Recently my stepson, Jack, came home from his weekly, friendly basketball game. We engaged in a discussion about two types of players he has encountered over time. We’ll refer to them as Group A and Group B.

Group A players work as a team. They pass more frequently and leverage each other’s strengths to score. They inherently trust one another to do the best they can to achieve a win.

Group B players focus on their own ability. They pass the ball less, and when they do, it’s usually after holding it much longer than their Group A counterparts. It’s all about them.

Jack told me that it is more fun to play with Group A because they make sure everyone plays. No one is left out. On the other hand, he doesn’t like it when there are too many Group B players on the court. They show off, trying to make points on their own, and rarely involving others.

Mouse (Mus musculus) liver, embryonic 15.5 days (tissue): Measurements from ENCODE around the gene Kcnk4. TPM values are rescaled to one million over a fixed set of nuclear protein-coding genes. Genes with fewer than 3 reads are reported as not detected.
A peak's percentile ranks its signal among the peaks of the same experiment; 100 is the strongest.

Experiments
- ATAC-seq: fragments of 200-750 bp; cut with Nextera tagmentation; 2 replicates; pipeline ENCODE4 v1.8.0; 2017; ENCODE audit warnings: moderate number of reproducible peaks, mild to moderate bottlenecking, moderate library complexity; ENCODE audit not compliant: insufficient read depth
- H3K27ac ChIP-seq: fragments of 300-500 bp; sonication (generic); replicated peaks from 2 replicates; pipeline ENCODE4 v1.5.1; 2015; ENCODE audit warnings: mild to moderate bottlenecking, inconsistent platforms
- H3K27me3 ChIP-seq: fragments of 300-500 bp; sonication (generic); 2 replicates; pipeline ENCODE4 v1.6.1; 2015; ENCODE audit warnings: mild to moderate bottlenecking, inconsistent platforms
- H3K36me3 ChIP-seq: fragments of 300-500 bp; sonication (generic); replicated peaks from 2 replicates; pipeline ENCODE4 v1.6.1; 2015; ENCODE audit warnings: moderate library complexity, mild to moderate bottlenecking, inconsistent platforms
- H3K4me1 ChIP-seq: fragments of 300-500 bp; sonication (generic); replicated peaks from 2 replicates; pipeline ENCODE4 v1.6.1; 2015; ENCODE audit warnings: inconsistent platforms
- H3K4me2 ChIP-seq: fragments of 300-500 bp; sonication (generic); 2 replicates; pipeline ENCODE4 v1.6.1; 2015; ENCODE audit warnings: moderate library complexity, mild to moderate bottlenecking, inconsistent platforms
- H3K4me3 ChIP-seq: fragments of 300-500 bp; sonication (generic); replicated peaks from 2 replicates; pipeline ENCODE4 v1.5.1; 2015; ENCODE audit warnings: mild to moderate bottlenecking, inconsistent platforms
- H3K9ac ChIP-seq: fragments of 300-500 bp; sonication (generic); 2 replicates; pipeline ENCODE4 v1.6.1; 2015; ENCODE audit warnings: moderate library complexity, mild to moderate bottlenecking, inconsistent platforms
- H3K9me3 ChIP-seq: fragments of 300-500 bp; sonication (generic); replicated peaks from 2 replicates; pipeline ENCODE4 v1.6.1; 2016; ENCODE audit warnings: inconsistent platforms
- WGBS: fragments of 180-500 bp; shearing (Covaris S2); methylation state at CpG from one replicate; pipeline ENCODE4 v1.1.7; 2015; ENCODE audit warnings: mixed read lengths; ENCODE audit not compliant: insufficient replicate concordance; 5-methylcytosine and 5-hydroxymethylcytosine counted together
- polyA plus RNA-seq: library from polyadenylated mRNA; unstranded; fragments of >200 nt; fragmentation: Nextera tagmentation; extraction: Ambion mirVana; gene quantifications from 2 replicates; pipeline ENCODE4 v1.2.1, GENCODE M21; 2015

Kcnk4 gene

Who wins the most points overall? Group A.

This is a metaphor for ensuring your business leadership teams are aligned and working together for the benefit of the entire organization. Cross-functional dysfunction occurs when individual functional leaders become more interested in the success of their function than in the success of the overall company. As the leader, it’s your job to ensure that you set goals for your team that promote more to the success of the company, and then hold them accountable to these goals. This applies to the day-to-day operation of your organization and is clearly required for transformations.

Next week we’ll dig into this further and talk about one trait you can model and encourage to help drive transformational change.

Dedicated to your profitable transformation,


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